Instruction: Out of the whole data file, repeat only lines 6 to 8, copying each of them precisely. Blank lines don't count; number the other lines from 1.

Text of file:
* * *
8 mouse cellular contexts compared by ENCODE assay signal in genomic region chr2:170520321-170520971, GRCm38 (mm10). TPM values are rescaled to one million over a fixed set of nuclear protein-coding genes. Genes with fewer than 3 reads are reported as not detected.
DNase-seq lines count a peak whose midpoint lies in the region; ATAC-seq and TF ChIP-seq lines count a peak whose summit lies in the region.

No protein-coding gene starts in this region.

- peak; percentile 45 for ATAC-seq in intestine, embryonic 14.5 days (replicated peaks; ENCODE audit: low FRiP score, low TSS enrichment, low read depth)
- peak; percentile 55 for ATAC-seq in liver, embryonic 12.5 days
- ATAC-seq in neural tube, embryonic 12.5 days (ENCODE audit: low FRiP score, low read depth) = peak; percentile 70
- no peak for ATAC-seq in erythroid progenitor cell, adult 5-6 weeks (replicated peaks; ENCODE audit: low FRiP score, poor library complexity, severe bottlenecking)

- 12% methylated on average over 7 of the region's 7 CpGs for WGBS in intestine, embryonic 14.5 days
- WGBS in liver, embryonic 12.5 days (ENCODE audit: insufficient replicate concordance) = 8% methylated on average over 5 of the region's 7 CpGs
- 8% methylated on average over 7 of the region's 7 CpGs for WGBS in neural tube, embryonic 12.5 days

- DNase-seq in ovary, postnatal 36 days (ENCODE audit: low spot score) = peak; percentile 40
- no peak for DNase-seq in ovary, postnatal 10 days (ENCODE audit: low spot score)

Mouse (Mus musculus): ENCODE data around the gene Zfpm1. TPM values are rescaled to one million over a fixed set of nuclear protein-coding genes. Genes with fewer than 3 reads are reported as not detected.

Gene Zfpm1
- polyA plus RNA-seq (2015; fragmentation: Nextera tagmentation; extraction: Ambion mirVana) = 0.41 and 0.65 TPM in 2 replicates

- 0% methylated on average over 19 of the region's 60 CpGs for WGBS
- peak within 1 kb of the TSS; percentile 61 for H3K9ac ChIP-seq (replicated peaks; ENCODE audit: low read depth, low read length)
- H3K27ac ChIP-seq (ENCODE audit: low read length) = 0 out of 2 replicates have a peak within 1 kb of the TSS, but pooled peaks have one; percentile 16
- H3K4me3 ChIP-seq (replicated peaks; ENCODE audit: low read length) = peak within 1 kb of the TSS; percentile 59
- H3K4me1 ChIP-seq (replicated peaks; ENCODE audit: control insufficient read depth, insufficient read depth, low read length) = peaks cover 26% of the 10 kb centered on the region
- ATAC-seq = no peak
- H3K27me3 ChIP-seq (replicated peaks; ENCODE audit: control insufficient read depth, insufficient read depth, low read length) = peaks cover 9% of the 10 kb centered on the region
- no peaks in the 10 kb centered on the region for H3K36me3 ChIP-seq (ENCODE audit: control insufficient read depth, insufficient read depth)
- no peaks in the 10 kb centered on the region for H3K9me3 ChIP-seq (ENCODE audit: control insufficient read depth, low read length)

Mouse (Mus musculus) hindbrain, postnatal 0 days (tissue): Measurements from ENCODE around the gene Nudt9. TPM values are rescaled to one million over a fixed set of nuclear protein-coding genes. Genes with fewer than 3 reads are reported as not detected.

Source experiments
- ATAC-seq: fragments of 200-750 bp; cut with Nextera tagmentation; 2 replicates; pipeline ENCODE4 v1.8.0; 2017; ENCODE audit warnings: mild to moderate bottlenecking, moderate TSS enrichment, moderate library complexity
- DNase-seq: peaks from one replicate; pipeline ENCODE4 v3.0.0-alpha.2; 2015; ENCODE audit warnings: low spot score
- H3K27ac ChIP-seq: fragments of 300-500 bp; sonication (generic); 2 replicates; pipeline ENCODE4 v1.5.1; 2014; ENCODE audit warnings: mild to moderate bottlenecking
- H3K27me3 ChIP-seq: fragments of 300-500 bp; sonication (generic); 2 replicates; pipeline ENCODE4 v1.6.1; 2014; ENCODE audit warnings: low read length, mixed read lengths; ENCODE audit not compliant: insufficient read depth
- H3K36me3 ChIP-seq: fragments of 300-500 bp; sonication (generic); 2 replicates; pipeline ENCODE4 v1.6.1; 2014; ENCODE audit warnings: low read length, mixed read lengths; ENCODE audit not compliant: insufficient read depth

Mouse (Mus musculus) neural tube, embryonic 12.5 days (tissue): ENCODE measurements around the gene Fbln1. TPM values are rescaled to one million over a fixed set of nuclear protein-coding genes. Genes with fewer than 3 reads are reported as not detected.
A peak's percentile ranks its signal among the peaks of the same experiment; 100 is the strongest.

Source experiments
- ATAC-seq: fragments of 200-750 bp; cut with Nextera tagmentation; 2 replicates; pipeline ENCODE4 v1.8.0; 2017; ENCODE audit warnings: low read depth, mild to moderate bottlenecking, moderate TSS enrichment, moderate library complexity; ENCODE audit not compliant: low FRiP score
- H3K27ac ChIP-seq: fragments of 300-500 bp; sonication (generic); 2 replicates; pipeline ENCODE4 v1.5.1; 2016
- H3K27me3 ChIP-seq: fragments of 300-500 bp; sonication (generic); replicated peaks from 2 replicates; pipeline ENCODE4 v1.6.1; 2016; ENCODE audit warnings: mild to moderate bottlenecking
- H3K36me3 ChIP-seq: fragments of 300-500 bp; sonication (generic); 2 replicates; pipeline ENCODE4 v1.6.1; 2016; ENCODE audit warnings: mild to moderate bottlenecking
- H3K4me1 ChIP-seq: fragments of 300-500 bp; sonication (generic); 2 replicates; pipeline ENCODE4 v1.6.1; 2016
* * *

- ATAC-seq in neural tube, embryonic 12.5 days (ENCODE audit: low FRiP score, low read depth) = peak; percentile 70
- no peak for ATAC-seq in erythroid progenitor cell, adult 5-6 weeks (replicated peaks; ENCODE audit: low FRiP score, poor library complexity, severe bottlenecking)

- 12% methylated on average over 7 of the region's 7 CpGs for WGBS in intestine, embryonic 14.5 days